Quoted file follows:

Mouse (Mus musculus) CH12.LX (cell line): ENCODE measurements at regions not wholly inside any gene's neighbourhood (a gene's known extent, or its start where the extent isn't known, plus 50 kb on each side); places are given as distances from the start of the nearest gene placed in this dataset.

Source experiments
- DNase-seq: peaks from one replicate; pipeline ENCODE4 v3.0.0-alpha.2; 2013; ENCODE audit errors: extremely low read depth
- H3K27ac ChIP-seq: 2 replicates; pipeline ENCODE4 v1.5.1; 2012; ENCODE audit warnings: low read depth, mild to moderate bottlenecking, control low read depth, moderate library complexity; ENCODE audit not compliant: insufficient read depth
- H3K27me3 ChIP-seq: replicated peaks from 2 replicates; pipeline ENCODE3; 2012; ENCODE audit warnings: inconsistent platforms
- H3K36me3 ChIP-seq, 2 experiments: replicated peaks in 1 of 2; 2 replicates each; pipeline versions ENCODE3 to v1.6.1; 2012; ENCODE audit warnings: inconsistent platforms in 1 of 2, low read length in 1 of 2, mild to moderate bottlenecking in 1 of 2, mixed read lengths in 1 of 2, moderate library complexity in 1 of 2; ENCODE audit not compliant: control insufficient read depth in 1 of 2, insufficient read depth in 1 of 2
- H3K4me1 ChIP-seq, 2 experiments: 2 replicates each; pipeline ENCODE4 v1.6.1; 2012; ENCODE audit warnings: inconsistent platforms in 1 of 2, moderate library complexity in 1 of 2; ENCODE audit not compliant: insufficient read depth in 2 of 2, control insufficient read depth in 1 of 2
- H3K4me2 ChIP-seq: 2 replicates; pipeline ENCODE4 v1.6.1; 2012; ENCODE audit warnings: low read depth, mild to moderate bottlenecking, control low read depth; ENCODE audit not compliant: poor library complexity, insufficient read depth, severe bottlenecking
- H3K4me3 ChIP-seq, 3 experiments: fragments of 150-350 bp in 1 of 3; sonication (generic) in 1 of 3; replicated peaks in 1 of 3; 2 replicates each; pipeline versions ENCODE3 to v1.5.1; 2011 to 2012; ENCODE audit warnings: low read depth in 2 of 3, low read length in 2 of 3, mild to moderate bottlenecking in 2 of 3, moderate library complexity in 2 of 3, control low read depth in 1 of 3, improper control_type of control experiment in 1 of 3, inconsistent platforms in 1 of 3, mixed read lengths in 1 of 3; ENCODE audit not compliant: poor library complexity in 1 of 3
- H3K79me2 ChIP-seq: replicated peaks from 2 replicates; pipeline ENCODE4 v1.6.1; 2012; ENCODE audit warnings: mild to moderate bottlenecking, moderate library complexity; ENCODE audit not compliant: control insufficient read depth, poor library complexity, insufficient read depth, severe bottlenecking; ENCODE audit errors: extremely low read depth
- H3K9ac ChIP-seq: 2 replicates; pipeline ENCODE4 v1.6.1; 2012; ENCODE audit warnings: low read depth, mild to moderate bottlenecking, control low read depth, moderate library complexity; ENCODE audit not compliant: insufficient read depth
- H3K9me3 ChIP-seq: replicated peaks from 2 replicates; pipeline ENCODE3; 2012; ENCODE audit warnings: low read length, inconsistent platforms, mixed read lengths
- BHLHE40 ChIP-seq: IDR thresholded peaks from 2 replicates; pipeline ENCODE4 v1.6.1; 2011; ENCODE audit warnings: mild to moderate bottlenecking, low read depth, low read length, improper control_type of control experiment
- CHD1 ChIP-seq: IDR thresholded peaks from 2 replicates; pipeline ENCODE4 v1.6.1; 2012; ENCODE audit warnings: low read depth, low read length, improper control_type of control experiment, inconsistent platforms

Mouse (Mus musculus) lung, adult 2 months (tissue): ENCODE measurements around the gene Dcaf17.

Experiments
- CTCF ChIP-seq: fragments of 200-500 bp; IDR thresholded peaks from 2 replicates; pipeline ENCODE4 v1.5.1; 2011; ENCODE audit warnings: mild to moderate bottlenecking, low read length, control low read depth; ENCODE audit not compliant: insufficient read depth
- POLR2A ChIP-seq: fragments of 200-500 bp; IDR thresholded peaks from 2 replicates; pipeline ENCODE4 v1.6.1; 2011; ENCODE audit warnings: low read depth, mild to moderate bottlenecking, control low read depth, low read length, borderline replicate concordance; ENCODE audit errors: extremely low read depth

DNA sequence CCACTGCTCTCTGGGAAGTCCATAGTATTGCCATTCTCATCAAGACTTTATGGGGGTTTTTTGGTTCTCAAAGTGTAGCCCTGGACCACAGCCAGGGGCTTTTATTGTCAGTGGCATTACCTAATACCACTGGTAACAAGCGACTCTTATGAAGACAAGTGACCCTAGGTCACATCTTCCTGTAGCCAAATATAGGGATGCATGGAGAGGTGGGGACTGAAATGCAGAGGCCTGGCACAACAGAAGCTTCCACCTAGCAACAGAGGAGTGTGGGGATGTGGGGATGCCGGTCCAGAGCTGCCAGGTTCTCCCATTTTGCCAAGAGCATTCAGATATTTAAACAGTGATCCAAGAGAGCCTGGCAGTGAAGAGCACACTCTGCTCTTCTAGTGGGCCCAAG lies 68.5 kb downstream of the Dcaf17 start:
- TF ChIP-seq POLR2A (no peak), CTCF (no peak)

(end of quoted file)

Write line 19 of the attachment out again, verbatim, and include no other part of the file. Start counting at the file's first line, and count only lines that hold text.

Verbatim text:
DNA sequence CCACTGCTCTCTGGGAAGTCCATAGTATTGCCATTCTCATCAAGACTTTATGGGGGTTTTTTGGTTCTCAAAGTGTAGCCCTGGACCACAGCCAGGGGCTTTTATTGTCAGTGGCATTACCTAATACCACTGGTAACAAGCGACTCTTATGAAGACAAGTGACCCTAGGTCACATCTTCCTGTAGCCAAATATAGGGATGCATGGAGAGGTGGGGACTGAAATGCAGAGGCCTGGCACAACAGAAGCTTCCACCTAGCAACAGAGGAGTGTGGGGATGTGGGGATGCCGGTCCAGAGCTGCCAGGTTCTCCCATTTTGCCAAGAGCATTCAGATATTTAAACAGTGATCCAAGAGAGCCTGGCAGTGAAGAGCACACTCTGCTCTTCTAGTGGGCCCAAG lies 68.5 kb downstream of the Dcaf17 start: